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Community Policing - Community Input Into Police Policy-Making

NCJ Number
R Trojanowicz; R Gleason; B Pollard; D Sinclair
Date Published
49 pages
This booklet describes the underlying rationale, design, and results of a citizen survey administered by the Lansing Police Department (LPD) (Michigan) asking residents to prioritize police services and provide input into policy development.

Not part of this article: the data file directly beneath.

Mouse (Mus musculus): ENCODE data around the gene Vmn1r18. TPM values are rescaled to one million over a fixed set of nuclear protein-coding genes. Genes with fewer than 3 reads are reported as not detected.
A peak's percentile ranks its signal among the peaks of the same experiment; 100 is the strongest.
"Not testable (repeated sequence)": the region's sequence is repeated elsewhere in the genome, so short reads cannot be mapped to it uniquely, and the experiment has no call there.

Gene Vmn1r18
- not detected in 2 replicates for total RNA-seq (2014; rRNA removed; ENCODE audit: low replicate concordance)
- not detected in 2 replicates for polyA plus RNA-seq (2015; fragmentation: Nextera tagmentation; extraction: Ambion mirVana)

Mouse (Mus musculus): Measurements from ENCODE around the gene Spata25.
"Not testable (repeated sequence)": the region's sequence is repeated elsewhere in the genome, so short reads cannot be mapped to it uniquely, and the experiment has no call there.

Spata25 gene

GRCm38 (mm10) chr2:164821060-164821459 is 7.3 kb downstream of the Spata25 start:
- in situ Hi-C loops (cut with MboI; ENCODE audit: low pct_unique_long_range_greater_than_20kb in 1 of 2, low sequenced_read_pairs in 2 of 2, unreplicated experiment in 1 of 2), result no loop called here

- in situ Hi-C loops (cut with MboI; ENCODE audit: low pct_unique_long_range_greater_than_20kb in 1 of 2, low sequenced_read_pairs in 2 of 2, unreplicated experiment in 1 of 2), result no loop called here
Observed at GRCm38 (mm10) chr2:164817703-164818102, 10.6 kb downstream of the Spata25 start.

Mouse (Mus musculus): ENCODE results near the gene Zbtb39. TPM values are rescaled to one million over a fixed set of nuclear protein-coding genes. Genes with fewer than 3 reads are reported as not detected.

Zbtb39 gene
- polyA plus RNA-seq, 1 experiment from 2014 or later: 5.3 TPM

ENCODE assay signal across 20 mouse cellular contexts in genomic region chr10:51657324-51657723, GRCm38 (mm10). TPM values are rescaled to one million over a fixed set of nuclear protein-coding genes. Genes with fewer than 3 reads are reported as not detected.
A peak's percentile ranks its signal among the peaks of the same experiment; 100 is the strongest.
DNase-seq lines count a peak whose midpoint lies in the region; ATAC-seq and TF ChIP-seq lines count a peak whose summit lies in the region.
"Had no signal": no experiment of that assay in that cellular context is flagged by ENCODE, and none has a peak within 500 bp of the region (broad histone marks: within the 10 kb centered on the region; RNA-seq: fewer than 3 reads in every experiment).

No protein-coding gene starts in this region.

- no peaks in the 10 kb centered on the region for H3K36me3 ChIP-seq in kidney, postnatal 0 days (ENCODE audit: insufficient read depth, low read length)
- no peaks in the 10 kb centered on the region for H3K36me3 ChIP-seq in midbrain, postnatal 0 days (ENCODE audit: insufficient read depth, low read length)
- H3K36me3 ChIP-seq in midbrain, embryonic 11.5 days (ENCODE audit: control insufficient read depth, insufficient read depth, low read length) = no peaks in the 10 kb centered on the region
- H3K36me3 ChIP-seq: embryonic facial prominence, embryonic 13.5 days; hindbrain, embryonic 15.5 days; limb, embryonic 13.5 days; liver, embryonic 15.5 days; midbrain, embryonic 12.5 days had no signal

The Lansing survey asked residents how they would prioritize specific crimes, where they felt the police should concentrate investigative efforts, which community-oriented police services deserved the highest priority, what role citizens should play in assisting police, and how they would rank five activities within the LPD. Residents were also asked if they would be willing to vote for a tax increase to maintain a foot patrol program. The 2-page questionnaire was mailed to 5,462 residents and completed by 2,328 individuals, a 47-percent response rate. The booklet first reviews typical community surveys which usually ask citizens to rate police performance. Highlights of the Lansing survey show that residents ranked burglary and robbery as deserving the most police attention, were more concerned about crimes that hurt people rather than property, and were particularly sensitive to needs of the elderly and young children. Residents also demonstrated a high commitment to participating directly in efforts to combat crime. Almost half were willing to support a tax increase for foot patrols. Survey questionnaire, press release, and 33 footnotes.